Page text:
As we embark on a new year of superlative design, the famous “New Year, New Me” resolution presents a perfect opportunity for designers to try something unexpected, bold, and daring in their 2019 designs. For designers bursting with creative exuberance, they will find much inspiration and encouragement in this new maximalist design age where “more is more” is the guiding mantra. Conventional design rules and limits can be pushed aside in favor of unfettered creative expression. The ebb and flow of design trends have brought the “anything goes” approach to the forefront so why not give into the freedom and indulgence that maximalism affords.


The clean lines of minimalism will always have its place in interior design but the time is ripe for the design world to swing the other way. The lush layers and beguiling details of maximalism have been embraced by the greater design community after years in exile. On the “Last Look” page of their January issue, VOGUE magazine declared that the rise of maximalism in interior design is “spilling out…onto the runways” by featuring an intricate and brightly colored velvet Gucci bag they called “wearable décor” for its resemblance to a Persian rug.


Maximalism is a wide-ranging design sensibility rooted in creativity, decadence, passionate feelings, as well as fantasy. According to a British style blog called Fads, it is “a movement that’s typified by its richness, its abundance of embellishment and its excess of decoration…often punctuated with bright colours.“ Maximalist styles vary widely can include English country house, French Rococo, Tropical, African, Indian Moroccan, and every style in between that allows for “artistic clutter.” You can even regard the popularity of gallery walls to be a form of carefully organized maximalism.

House of Fraser

Back in July, House Beautiful published a fascinating article about Maximalism and declared that “glamour and luxury are making their mainstream comeback.” The article also advises on the steps to take in order to start designing maximalist interiors: starting small, connecting the dots by linking pieces with colors or patterns, juxtaposing contrasting items, establishing a design theme, and staying true to your own design instincts.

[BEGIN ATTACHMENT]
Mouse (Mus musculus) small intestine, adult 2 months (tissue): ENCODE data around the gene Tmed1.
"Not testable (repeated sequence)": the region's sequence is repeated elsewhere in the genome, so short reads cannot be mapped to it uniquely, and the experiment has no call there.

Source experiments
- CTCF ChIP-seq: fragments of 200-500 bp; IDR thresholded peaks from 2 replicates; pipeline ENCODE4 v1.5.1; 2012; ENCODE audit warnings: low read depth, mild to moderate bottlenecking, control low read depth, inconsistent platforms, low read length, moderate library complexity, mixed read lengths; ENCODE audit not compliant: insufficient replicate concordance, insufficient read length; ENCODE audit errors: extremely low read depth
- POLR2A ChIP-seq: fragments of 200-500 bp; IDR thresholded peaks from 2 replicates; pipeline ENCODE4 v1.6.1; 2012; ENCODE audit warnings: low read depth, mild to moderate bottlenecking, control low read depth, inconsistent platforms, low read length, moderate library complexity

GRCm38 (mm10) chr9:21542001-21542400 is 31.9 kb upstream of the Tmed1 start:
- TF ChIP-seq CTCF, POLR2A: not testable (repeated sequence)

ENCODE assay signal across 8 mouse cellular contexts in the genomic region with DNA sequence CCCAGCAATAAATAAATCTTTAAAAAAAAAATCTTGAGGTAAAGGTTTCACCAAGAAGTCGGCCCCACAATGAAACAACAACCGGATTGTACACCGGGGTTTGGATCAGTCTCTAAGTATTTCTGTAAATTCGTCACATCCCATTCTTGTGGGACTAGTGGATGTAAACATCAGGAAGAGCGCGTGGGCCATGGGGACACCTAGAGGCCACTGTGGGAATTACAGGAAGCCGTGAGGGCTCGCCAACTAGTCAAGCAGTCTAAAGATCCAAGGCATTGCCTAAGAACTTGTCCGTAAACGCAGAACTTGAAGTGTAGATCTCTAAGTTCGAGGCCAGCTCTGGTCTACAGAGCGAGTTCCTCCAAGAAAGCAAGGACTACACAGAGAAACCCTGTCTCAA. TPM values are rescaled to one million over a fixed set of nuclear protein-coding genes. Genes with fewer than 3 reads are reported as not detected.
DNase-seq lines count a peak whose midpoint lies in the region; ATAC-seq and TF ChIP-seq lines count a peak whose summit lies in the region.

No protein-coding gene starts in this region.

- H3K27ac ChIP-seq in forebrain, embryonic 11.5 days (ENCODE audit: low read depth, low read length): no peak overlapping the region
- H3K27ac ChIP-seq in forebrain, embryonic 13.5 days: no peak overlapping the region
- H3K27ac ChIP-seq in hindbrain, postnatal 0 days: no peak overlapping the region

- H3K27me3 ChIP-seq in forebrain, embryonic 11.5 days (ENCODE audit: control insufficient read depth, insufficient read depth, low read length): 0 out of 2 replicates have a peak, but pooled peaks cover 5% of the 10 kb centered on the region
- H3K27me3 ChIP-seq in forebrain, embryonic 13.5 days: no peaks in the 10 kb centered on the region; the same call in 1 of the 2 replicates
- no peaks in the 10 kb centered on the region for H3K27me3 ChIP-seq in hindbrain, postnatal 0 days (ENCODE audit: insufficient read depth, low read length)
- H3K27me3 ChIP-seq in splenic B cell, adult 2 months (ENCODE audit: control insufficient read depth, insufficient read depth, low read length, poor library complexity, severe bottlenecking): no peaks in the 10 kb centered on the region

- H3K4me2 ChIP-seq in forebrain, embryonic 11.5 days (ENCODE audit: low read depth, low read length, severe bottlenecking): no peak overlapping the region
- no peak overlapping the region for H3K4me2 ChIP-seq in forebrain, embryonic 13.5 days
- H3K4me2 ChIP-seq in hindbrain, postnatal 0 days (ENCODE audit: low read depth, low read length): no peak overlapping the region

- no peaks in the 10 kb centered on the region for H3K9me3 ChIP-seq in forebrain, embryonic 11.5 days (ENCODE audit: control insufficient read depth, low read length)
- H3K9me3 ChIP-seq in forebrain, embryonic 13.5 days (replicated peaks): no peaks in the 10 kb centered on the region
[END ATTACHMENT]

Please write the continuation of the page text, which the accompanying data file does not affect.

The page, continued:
START WITH WALLPAPER


Designers who want to embark on the maximalist journey will often struggle with where to start. A great way to begin throwing caution to the wind in your design work is to choose a bold, bright, or richly patterned wallpaper that will set the maximalist standards for the rest of the room. Floral, geometric, and even metallic patterns can be a stimulating backdrop to the layers of items, lighting, and even plants you can throw in. Lately oversized floral wallpaper, as seen in the image above, are very au courant in the interior design world

MAXIMALIST DESIGNERS


Design world luminaries who have had continued success in the realm of maximalism year after year include Kelly Wearstler with her unique and vibrant spin on luxury; Miles Redd with his signature flash and stylish gloss; Ken Fulk with his decadent and edgy glamour; and Patrick Mele with his vibrant and hip blend of modern and classic styles. Design legend Richard Keith Langham, who is considered a master of the English country house style, designs exquisite interiors that are “grounded in tradition but are enlivened with his fresh and imaginative approach.”

THE RETURN OF CHINTZ

Lee Jofa’s Hollyhock Chintz

Brunschwig and Fils’s Les Faisans Chintz

The recent passing of the beloved “Prince of Chintz” Mario Buatta had many reflecting on his outsize influence on décor and how his signature fabric is now more popular than ever. No longer relegated to the English country style, chintz is chic again and style mavens and socialites such as Tory Burch, India Hicks, and Marjorie Gubelmann have notably incorporated chintz into their own luxury homes.

Mario Buatta would certainly bless the incredible chintz offerings in the Kravet family of brands. As seen in the images above, the Hollyhock pattern by Lee Jofa and the Les Faisans pattern by Brunschwig and Fils are so popular that Kravet has trouble keeping up with the demand.

DESIGN WITH YOUR HEART


On her blog, designer Jill Schwartz declared the maximalism is 2019’s prevailing force and shared, “This is your chance to fill your home with items and styles you love.” With this in mind, design with your heart and embrace the joie de vivre of throwing the design rules out the window. Take pleasure in mixing styles, patterns, texture, lighting, and bold color and maybe throw some classic European styles into the mix. Use your time-tested interior design skills to organize and manage the eclectic assortment of you just may gather into one space. Maximalism may not be for every designer or client but those who dare might find themselves on a path of creative abundance that will pay off for years to come.

Feel free to share your favorite maximalist designers and designs in the comments blow. If you want your maximalist designs featured on Studio Designer’s Instagram or blog, please send images along with captions to contact@studiodesigner.com.

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